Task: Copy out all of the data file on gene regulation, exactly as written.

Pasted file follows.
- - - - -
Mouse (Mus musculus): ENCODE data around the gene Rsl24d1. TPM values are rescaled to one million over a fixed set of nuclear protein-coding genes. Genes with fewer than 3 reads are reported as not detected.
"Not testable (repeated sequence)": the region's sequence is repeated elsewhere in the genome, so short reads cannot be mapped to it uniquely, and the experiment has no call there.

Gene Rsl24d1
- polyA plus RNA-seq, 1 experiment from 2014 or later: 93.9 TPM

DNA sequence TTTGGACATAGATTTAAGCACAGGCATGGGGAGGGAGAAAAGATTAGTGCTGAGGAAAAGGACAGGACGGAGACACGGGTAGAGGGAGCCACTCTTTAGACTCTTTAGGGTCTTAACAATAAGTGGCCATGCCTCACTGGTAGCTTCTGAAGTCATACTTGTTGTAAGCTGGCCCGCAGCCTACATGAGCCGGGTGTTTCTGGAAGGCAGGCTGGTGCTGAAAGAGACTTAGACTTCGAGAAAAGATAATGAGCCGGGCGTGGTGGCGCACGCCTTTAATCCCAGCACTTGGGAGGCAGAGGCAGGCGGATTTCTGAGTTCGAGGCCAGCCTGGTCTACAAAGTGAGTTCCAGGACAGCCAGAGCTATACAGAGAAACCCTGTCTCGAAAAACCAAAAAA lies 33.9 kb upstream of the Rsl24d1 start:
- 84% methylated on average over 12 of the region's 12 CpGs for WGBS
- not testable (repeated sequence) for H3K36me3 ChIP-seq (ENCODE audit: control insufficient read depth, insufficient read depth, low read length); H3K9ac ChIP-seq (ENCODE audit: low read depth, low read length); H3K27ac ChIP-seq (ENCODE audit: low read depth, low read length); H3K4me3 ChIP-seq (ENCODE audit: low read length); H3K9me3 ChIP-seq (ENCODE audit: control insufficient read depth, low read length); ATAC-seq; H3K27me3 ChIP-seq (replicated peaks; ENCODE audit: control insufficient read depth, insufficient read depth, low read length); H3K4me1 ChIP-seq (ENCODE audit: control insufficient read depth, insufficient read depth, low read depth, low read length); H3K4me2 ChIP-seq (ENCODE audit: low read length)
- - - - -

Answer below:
Mouse (Mus musculus): ENCODE data around the gene Rsl24d1. TPM values are rescaled to one million over a fixed set of nuclear protein-coding genes. Genes with fewer than 3 reads are reported as not detected.
"Not testable (repeated sequence)": the region's sequence is repeated elsewhere in the genome, so short reads cannot be mapped to it uniquely, and the experiment has no call there.

Gene Rsl24d1
- polyA plus RNA-seq, 1 experiment from 2014 or later: 93.9 TPM

DNA sequence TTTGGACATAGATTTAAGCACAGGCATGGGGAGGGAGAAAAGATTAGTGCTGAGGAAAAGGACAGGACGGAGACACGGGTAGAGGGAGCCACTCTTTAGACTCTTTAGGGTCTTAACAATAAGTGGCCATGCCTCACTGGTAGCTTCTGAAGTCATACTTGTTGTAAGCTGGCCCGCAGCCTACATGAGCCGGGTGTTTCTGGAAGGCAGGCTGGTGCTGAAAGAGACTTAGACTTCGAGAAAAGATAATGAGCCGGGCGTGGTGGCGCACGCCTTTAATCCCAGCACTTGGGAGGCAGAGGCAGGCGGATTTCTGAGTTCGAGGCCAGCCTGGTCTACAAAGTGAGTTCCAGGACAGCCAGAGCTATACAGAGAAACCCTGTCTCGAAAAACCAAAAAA lies 33.9 kb upstream of the Rsl24d1 start:
- 84% methylated on average over 12 of the region's 12 CpGs for WGBS
- not testable (repeated sequence) for H3K36me3 ChIP-seq (ENCODE audit: control insufficient read depth, insufficient read depth, low read length); H3K9ac ChIP-seq (ENCODE audit: low read depth, low read length); H3K27ac ChIP-seq (ENCODE audit: low read depth, low read length); H3K4me3 ChIP-seq (ENCODE audit: low read length); H3K9me3 ChIP-seq (ENCODE audit: control insufficient read depth, low read length); ATAC-seq; H3K27me3 ChIP-seq (replicated peaks; ENCODE audit: control insufficient read depth, insufficient read depth, low read length); H3K4me1 ChIP-seq (ENCODE audit: control insufficient read depth, insufficient read depth, low read depth, low read length); H3K4me2 ChIP-seq (ENCODE audit: low read length)